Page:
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Use NetBeans IDE 6.7 to Combine JAR Files Into a Single JAR File

By Robert Eckstein, August 2009

The Java Warehouse is the repository for Java and JavaFX applications submitted by developers for distribution through the Java Store to hundreds of millions of desktops worldwide. The Java Warehouse Developer Center Release Notes make clear that there is currently no way to upload applications composed of several Java Archive (JAR) files into the Java Warehouse. However, there is a workaround: Just concatenate each of the user and library classes into a single JAR file. This is very easy to do for both Java and JavaFX projects using NetBeans IDE 6.7.1.

To demonstrate how to do this, let's use one of the sample Java projects that is included in the NetBeans IDE 6.7.1 distribution: the Mars Rover Viewer. Open the NetBeans IDE, select File > New Project, then scroll down to the Samples folder and choose Java from the Categories pane. From there, select Mars Rover Viewer in the Projects pane and click Next, as shown in Figure 1. Next, choose a suitable location for the project and click Finish.

Figure 1 - Creating the Mars Rover Viewer Sample Project in NetBeans.

We've chosen this project because it makes use of a popular compile-time library that is not included with the standard Java Development Kit (JDK): the Swing Application Framework. To verify that this library is being used, right-click on the project in the upper left pane and choose Properties. From there, select Libraries on the left pane to verify that the Swing Application Framework is indeed listed, as shown in Figure 2. Then click OK to close the Project Properties dialog box.

Figure 2 - The Mars Rover Viewer Application Uses the Swing Application Framework Library.

In order to bundle all of the libraries into a single JAR file, you will need to edit the project's Ant file, which is called build.xml. Choose the Files tab in the Project window in the upper left, then expand the project tab if necessary to show the build.xml file. Double-click this file to edit it in the source-code editor pane and scroll down to the bottom. Now copy and paste the following text to the end, just before the final line, which is the </project> closing tag:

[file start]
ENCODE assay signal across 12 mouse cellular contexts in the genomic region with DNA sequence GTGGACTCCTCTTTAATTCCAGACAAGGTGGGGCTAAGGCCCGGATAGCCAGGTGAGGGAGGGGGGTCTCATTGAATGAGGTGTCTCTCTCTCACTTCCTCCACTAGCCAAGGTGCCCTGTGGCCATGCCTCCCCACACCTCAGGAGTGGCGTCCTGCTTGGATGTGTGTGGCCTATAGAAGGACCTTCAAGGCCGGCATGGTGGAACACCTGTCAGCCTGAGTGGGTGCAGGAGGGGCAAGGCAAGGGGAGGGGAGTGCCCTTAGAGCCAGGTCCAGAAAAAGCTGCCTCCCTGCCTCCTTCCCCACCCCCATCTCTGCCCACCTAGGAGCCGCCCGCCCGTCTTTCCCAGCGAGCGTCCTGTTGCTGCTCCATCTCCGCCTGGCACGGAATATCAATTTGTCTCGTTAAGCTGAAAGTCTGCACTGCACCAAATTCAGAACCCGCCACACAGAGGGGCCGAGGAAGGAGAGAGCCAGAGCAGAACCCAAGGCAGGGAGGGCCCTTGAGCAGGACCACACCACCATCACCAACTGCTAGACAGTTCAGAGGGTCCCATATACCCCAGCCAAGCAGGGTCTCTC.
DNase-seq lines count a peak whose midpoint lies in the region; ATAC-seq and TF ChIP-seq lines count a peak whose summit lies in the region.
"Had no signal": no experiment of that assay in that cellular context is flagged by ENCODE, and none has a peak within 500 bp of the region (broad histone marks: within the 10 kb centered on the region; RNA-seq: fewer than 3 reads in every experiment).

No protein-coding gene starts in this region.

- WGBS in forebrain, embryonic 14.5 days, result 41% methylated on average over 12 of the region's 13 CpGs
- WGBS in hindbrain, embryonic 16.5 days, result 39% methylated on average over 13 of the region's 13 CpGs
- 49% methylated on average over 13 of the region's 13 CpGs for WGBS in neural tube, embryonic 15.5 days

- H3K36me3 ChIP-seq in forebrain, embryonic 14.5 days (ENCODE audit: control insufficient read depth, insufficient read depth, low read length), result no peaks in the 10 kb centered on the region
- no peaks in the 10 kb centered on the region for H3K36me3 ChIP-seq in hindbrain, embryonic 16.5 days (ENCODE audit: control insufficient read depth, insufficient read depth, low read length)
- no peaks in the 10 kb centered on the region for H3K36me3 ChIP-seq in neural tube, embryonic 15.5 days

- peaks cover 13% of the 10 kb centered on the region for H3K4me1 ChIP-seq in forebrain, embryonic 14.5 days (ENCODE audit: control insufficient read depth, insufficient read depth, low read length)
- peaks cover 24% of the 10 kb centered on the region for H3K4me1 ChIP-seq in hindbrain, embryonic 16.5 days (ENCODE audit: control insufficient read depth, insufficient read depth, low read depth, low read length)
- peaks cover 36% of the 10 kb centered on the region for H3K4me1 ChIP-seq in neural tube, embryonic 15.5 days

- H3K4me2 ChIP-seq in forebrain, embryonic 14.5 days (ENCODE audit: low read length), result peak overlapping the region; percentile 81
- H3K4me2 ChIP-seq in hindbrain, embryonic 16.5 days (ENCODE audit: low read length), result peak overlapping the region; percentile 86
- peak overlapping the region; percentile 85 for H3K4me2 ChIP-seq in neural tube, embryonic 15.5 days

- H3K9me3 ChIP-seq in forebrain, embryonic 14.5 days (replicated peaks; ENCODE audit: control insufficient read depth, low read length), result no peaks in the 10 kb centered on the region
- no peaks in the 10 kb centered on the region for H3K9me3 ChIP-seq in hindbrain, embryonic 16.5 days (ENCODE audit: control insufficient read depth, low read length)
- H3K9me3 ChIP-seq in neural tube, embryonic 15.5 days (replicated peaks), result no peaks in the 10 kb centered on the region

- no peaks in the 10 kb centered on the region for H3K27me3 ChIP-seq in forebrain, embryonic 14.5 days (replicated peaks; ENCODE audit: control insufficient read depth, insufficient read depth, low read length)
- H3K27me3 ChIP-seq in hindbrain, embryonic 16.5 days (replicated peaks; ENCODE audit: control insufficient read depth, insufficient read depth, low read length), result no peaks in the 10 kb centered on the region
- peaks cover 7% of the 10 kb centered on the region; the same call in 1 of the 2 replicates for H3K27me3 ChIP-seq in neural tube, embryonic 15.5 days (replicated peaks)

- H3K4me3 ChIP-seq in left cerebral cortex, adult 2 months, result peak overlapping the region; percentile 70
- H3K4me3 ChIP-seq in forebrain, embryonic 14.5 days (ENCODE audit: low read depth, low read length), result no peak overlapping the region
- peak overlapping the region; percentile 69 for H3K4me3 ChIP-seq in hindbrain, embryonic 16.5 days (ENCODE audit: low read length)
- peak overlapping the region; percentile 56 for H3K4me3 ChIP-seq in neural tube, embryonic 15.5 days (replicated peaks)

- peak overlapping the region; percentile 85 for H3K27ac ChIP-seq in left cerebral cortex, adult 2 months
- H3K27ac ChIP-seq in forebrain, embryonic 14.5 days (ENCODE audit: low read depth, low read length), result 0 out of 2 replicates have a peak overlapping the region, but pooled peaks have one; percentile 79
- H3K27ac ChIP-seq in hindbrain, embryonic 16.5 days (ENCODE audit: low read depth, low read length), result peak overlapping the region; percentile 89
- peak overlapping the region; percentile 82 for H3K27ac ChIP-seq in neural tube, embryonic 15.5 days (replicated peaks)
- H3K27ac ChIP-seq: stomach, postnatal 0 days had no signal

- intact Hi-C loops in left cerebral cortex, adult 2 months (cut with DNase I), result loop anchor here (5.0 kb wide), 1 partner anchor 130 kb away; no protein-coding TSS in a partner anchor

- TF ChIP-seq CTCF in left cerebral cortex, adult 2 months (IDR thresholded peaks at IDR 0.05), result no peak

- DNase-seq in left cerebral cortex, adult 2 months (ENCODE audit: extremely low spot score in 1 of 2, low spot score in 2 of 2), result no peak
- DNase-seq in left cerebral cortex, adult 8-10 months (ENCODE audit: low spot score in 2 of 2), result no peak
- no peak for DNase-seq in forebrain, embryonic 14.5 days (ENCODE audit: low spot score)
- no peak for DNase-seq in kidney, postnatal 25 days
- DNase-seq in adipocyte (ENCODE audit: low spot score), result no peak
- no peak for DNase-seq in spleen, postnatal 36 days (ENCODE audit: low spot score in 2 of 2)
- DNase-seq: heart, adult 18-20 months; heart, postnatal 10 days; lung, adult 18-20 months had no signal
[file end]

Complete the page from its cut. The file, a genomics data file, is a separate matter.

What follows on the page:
<target name="package-for-store" depends="jar">

<!-- Change the value of this property to be the name of your JAR,
minus the .jar extension. It should not have spaces.
<property name="" value="MyJarName"/>
<property name="" value="MarsRoverViewer"/>

<!-- don't edit below this line -->

<property name="store.dir" value="store"/>
<property name="store.jar" value="${store.dir}/${}.jar"/>

<echo message="Packaging ${application.title} into a single JAR at ${store.jar}"/>

<delete dir="${store.dir}"/>
<mkdir dir="${store.dir}"/>

<jar destfile="${store.dir}/temp_final.jar" filesetmanifest="skip">
<zipgroupfileset dir="dist" includes="*.jar"/>
<zipgroupfileset dir="dist/lib" includes="*.jar"/>

<attribute name="Main-Class" value="${main.class}"/>

<zip destfile="${store.jar}">
<zipfileset src="${store.dir}/temp_final.jar"
excludes="META-INF/*.SF, META-INF/*.DSA, META-INF/*.RSA"/>

<delete file="${store.dir}/temp_final.jar"/>


Note that you must change the following line in the Ant code above to match your particular project.

<property name="" value="MarsRoverViewer"/>

The property specifies the name of the JAR file that will be created in the store directory — change the value to whatever name you like. After you have changed this name, save the build.xml file. Figure 3 shows the additions to the build.xml file for the sample MarsRoverViewer project relative to the closing </project> tag.

Figure 3 - Additions to the Project's build.xml File Relative to the Closing Tag.

From here, you can continue normal development, editing Java source files and compiling and running as necessary. Figure 4 shows the Mars Rover Viewer application fully built and running within the NetBeans IDE.

Figure 4 - Running the Mars Rover Viewer Within the NetBeans IDE.

When you're ready to package all of the classes and libraries into a single JAR file, switch back to the Files view in the upper left, then right-click the build.xml file. Choose Run Target, scroll down to select Other Targets, then choose package-for-store, as shown in Figure 5, to execute the target. In this case, package-for-store is the name of the Ant target that you created previously in the project build.xml file.

Figure 5 - Executing the package-for-store Ant Target From the Files Tab Inside the NetBeans IDE.

Executing this Ant target will create a directory called store inside your project directory. NetBeans and Ant will then copy all of the classes and libraries into a temporary JAR file and strip out any unwanted files, placing the final result under the JAR name that you specified earlier. NetBeans will then delete the temporary file. The results are shown in Figure 6.

Figure 6 - The Final JAR File, Ready to Upload to the Java Warehouse.

That's all there is to it — you can use this JAR file to upload to the Java Warehouse. Note that if you get an error stating that the dist/lib directory was not found, you should check that you have indeed included other libraries in your project, as this is the location where their JAR files will be stored.

If you'd like to verify that the JAR file contains the appropriate libraries, you can use one of three methods:

  • Use the command-line tool: jar tvf (filename).
  • Use a number of OS-based tools to inspect the JAR files (or ZIP files, if you change the extension).
  • Double-click on the JAR file to be sure that the Java runtime can execute it.

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